In preparing for the blessed opportunity to be with PFLAG-Chicago on July 15, I was so mindful of the long journey I’ve taken. It feels more like concentric rings on a tree than a journey through strangely disparate lands, though.
A fundamentalist Baptist childhood
a graced evangelical college chapter (laced with the pain of the closet)
the finding of sanctuary and healing as a young adult lesbian in an intimate LGBT-welcoming church (Grace Baptist Church)
the journey of ministry call and the fires of social justice awakening at Chicago Theological Seminary
a season of pastoral leadership that brought new rhythms of wellness and passion for personal and community health
(including spiritual paths and places!)
new paradigm shifts that make peace and prosperity a reality, and call me to build yet more bridges.
What is the impact of all of this?
More than ever, I know that my part to play in justice-making is more of a healing and bridge-building role than an activist’s battle strategy.
I look around at the volatility of our times and the fervent opponents to diversity and solidarity. What I see and feel is the brokenness we all share in the web of the Ego: fear, insecurity, anger, aversion, enmity. No prejudice which would withhold safety or equality from other groups is VALID, and must be challenged and overturned. But I trust more than ever this Knowing: ALL EMOTIONS ARE VALID. (By valid, I simply mean that people are having whatever experience they are choosing to have, and it is not my place to judge these difficult feelings.) While we do the necessary work to persuade, and to “lobby” and to convince minds and to gain votes for the sake of more just laws, we can either hold a transcendent and redemptive hope for all (New Creation) or simply replay the unsustainable script Winner Takes All with its short-term gains.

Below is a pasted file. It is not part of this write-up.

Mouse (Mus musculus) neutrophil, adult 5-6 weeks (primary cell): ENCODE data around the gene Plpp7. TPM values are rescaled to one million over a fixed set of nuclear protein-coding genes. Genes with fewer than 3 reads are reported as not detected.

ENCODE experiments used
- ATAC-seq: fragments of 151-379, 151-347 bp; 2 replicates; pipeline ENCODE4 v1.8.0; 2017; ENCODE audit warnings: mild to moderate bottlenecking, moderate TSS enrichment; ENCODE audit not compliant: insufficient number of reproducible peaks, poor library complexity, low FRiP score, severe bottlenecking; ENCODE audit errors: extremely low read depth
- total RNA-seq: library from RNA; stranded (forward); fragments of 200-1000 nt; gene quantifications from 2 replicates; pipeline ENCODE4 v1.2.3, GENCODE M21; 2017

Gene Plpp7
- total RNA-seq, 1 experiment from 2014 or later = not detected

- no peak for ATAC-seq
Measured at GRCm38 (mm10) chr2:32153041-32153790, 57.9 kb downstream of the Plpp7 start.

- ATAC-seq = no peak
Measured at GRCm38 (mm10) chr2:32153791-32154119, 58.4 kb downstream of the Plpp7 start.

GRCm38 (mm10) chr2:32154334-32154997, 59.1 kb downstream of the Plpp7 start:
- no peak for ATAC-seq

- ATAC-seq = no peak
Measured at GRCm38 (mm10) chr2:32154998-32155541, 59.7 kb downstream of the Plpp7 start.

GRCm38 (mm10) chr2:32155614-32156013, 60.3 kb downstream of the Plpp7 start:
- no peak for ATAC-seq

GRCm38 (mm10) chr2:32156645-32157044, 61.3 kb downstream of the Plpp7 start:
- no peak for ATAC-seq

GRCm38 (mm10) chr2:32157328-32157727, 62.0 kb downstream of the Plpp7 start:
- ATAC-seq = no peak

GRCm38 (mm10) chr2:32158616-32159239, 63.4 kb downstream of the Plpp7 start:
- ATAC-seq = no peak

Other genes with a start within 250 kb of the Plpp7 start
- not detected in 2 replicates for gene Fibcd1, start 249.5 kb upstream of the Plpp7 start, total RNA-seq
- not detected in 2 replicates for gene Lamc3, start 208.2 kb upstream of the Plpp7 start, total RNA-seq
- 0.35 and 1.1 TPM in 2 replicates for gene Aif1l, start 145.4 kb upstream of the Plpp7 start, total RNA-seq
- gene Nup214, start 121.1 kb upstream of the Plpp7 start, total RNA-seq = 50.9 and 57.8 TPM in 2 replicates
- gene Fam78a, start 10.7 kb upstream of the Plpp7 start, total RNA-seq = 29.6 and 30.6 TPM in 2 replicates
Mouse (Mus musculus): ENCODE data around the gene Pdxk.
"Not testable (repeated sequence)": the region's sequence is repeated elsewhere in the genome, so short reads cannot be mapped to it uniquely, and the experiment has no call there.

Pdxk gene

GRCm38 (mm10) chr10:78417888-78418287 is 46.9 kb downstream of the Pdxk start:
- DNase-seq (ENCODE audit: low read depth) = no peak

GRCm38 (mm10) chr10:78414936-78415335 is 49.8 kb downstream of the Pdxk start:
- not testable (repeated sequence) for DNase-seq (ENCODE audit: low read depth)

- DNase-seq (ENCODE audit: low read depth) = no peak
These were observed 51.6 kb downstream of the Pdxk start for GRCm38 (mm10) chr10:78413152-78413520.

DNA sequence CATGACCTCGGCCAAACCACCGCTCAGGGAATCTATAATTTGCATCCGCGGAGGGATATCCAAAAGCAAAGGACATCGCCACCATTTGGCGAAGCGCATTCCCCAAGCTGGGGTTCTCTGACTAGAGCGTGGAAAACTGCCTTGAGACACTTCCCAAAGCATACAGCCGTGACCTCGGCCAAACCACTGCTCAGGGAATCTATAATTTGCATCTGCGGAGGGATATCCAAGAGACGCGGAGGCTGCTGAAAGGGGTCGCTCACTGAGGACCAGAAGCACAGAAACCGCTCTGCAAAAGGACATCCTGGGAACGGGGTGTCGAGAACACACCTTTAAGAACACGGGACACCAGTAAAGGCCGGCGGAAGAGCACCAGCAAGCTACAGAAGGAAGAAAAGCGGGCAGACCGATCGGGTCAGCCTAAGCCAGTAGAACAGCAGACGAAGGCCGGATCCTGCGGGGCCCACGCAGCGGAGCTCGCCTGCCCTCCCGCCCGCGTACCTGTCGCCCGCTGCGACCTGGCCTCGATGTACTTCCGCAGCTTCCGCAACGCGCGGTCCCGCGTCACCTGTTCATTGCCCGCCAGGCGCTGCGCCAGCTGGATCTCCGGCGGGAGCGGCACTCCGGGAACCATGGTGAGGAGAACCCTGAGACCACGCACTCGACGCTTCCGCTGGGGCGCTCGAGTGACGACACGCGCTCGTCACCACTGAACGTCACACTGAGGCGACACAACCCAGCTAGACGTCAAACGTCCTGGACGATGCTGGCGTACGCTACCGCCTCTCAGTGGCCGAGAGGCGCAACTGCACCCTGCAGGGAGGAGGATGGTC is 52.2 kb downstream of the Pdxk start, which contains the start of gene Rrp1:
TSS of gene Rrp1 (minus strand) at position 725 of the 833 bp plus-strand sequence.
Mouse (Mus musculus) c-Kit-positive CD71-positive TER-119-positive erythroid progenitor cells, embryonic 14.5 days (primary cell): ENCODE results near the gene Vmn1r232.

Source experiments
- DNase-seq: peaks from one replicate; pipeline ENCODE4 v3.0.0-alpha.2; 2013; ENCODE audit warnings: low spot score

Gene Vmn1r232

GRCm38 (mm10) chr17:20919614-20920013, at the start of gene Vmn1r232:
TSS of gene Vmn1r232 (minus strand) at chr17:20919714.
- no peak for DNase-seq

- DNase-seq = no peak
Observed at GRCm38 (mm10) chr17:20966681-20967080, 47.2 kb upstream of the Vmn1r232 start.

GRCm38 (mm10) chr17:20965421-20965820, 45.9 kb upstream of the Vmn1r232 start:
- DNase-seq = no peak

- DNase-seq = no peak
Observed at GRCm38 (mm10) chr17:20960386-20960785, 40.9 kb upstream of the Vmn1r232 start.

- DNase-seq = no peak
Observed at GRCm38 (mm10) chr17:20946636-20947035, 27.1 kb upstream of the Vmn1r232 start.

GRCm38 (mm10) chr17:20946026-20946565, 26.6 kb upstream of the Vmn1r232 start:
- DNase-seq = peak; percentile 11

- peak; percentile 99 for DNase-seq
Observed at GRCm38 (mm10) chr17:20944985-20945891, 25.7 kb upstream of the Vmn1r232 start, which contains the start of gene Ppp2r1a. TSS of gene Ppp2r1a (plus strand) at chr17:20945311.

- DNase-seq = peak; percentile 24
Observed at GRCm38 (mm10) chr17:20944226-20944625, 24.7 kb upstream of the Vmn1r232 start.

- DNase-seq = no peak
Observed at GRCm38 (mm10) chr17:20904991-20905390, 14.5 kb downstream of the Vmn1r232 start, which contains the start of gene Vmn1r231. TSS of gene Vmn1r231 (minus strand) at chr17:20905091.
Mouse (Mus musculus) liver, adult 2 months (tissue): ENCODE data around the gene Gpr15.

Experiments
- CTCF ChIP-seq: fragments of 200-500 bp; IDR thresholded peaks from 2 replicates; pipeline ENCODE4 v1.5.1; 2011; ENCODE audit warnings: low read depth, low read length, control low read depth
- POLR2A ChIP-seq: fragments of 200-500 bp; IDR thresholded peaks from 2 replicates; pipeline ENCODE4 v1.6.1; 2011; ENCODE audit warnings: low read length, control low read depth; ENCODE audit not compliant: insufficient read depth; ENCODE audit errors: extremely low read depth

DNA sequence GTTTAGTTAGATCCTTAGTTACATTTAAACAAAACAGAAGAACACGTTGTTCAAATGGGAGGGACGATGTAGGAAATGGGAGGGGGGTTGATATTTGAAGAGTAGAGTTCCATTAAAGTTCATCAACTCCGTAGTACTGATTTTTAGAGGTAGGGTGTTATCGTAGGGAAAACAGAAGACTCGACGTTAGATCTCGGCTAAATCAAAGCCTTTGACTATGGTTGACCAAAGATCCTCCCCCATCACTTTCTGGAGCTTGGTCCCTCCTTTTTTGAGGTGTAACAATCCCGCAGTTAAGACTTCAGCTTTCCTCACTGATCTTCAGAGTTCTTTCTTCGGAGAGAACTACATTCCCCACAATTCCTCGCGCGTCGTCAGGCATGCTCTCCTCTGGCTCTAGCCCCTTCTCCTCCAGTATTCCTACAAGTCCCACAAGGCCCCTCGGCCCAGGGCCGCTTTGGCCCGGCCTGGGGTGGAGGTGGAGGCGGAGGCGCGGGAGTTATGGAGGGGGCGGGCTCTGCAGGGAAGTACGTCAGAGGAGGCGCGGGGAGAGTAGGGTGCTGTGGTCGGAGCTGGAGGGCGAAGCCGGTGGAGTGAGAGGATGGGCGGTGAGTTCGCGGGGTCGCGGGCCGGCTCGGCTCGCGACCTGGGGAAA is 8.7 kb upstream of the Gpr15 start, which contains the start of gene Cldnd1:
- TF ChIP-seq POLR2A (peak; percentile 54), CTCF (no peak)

The social and political opponents of LGBT diversity, or transracial solidarity, are caught in the grips of age-old fears of difference and projections of blame and anger that the New Testament might call “the flesh.” But I am letting go of the battle mindset that “spirit” opposes “flesh. The Rainbow Journey has taught me that this idea does great internal damage to our personal spirituality and integrity. And, how often do we make our group out to be the ones who need to battle those “Others!”
Time and time again, when I’ve set a different course and nurtured a different energy, I’ve found that hearts and minds of opponents open up to new encounters and relationships. People long for a little respect and dignity; our brothers and sisters who are most afraid and angry, who are most caught up in emotional and social barriers or violence, need the healing presence of bridge-builders who genuinely care for their pain and can honor their authentic desires for Good. It is only then that ideas about the Good, or how to live out the Good, can be reexamined and let go where they are found to be limiting our God.
I most certainly have not “arrived” in my own struggles to occupy such a place. But I am a product of these multiple communities and hold them all, somehow, inside me. I have made peace with that. And I am more convinced than ever that spiritually speaking this is the KEY to “living well.” In my living, coaching and teaching I am focusing on personal transformation and healing. As LGBT folks and allies work on forgiveness, coming our, self-care or faith transitions, they find that the more self-compassion and acceptance we experience the less enmeshed in enmity we need to feel. It is only from this place of spiritual freedom and equanimity that we can truly be the creative change agents that our world so desperately needs.